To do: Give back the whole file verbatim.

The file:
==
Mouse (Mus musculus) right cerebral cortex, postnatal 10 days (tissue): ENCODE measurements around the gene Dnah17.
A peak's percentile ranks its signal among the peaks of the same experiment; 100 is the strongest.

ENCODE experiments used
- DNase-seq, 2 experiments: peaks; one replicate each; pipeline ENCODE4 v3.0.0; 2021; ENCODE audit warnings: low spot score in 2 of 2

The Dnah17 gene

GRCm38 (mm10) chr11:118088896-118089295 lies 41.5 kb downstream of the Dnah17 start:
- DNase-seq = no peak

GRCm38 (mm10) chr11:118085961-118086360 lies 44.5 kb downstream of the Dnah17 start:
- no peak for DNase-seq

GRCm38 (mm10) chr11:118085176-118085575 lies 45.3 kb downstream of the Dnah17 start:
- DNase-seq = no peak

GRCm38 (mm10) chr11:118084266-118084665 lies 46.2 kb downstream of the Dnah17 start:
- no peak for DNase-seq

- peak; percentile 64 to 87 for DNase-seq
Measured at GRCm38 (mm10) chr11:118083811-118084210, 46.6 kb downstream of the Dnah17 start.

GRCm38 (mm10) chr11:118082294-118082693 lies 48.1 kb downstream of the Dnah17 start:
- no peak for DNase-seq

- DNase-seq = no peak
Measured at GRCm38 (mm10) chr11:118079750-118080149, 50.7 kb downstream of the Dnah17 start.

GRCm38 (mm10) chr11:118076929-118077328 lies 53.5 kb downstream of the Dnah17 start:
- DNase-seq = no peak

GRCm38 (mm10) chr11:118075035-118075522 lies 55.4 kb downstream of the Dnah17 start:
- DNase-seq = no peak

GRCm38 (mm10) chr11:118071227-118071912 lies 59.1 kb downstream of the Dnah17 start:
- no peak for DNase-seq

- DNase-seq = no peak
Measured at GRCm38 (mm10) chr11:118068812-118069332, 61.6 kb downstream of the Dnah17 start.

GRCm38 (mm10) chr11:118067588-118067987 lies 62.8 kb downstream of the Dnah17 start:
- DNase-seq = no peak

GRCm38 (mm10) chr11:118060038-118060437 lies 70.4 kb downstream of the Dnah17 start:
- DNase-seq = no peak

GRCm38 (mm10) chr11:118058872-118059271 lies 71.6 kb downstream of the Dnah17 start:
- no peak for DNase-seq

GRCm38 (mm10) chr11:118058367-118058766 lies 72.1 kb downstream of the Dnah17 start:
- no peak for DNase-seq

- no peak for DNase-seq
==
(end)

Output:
Mouse (Mus musculus) right cerebral cortex, postnatal 10 days (tissue): ENCODE measurements around the gene Dnah17.
A peak's percentile ranks its signal among the peaks of the same experiment; 100 is the strongest.

ENCODE experiments used
- DNase-seq, 2 experiments: peaks; one replicate each; pipeline ENCODE4 v3.0.0; 2021; ENCODE audit warnings: low spot score in 2 of 2

The Dnah17 gene

GRCm38 (mm10) chr11:118088896-118089295 lies 41.5 kb downstream of the Dnah17 start:
- DNase-seq = no peak

GRCm38 (mm10) chr11:118085961-118086360 lies 44.5 kb downstream of the Dnah17 start:
- no peak for DNase-seq

GRCm38 (mm10) chr11:118085176-118085575 lies 45.3 kb downstream of the Dnah17 start:
- DNase-seq = no peak

GRCm38 (mm10) chr11:118084266-118084665 lies 46.2 kb downstream of the Dnah17 start:
- no peak for DNase-seq

- peak; percentile 64 to 87 for DNase-seq
Measured at GRCm38 (mm10) chr11:118083811-118084210, 46.6 kb downstream of the Dnah17 start.

GRCm38 (mm10) chr11:118082294-118082693 lies 48.1 kb downstream of the Dnah17 start:
- no peak for DNase-seq

- DNase-seq = no peak
Measured at GRCm38 (mm10) chr11:118079750-118080149, 50.7 kb downstream of the Dnah17 start.

GRCm38 (mm10) chr11:118076929-118077328 lies 53.5 kb downstream of the Dnah17 start:
- DNase-seq = no peak

GRCm38 (mm10) chr11:118075035-118075522 lies 55.4 kb downstream of the Dnah17 start:
- DNase-seq = no peak

GRCm38 (mm10) chr11:118071227-118071912 lies 59.1 kb downstream of the Dnah17 start:
- no peak for DNase-seq

- DNase-seq = no peak
Measured at GRCm38 (mm10) chr11:118068812-118069332, 61.6 kb downstream of the Dnah17 start.

GRCm38 (mm10) chr11:118067588-118067987 lies 62.8 kb downstream of the Dnah17 start:
- DNase-seq = no peak

GRCm38 (mm10) chr11:118060038-118060437 lies 70.4 kb downstream of the Dnah17 start:
- DNase-seq = no peak

GRCm38 (mm10) chr11:118058872-118059271 lies 71.6 kb downstream of the Dnah17 start:
- no peak for DNase-seq

GRCm38 (mm10) chr11:118058367-118058766 lies 72.1 kb downstream of the Dnah17 start:
- no peak for DNase-seq

- no peak for DNase-seq